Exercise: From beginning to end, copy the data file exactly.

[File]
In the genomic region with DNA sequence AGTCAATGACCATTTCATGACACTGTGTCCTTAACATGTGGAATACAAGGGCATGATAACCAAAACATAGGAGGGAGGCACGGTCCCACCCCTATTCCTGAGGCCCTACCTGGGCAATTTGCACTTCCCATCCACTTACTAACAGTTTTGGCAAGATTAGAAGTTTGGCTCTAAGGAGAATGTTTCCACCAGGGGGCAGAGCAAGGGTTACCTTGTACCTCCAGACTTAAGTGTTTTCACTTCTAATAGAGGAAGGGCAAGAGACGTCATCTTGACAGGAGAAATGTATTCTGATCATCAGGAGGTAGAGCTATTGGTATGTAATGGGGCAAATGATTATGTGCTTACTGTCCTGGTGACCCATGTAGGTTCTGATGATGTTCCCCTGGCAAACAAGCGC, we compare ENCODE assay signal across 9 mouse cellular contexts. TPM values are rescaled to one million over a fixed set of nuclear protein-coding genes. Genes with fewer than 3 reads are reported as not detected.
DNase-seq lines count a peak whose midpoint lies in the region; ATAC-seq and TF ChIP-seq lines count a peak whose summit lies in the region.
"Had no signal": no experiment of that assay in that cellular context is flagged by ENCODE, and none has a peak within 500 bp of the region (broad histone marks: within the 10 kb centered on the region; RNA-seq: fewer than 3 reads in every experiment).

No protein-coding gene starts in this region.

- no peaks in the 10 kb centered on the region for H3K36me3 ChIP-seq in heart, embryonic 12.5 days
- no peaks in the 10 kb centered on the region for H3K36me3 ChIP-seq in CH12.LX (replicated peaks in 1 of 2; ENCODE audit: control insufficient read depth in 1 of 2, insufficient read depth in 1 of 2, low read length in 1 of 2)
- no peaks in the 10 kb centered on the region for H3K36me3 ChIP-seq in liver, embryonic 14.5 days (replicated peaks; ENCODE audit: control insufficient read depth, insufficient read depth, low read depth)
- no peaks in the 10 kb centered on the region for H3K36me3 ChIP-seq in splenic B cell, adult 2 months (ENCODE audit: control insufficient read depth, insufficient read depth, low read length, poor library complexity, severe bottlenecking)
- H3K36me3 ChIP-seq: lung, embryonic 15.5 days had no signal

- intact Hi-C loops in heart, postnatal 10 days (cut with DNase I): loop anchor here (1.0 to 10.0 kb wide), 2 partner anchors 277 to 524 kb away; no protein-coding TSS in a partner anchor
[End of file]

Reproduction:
In the genomic region with DNA sequence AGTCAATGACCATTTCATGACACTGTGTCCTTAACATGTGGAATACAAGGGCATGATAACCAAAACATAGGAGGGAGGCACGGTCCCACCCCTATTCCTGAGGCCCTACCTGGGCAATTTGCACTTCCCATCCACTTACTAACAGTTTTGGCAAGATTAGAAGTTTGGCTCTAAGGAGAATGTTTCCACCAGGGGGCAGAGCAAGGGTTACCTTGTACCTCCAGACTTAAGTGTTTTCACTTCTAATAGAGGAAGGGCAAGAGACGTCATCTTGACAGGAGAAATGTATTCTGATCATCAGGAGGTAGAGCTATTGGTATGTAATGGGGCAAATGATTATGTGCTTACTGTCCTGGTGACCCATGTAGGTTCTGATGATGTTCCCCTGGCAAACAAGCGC, we compare ENCODE assay signal across 9 mouse cellular contexts. TPM values are rescaled to one million over a fixed set of nuclear protein-coding genes. Genes with fewer than 3 reads are reported as not detected.
DNase-seq lines count a peak whose midpoint lies in the region; ATAC-seq and TF ChIP-seq lines count a peak whose summit lies in the region.
"Had no signal": no experiment of that assay in that cellular context is flagged by ENCODE, and none has a peak within 500 bp of the region (broad histone marks: within the 10 kb centered on the region; RNA-seq: fewer than 3 reads in every experiment).

No protein-coding gene starts in this region.

- no peaks in the 10 kb centered on the region for H3K36me3 ChIP-seq in heart, embryonic 12.5 days
- no peaks in the 10 kb centered on the region for H3K36me3 ChIP-seq in CH12.LX (replicated peaks in 1 of 2; ENCODE audit: control insufficient read depth in 1 of 2, insufficient read depth in 1 of 2, low read length in 1 of 2)
- no peaks in the 10 kb centered on the region for H3K36me3 ChIP-seq in liver, embryonic 14.5 days (replicated peaks; ENCODE audit: control insufficient read depth, insufficient read depth, low read depth)
- no peaks in the 10 kb centered on the region for H3K36me3 ChIP-seq in splenic B cell, adult 2 months (ENCODE audit: control insufficient read depth, insufficient read depth, low read length, poor library complexity, severe bottlenecking)
- H3K36me3 ChIP-seq: lung, embryonic 15.5 days had no signal

- intact Hi-C loops in heart, postnatal 10 days (cut with DNase I): loop anchor here (1.0 to 10.0 kb wide), 2 partner anchors 277 to 524 kb away; no protein-coding TSS in a partner anchor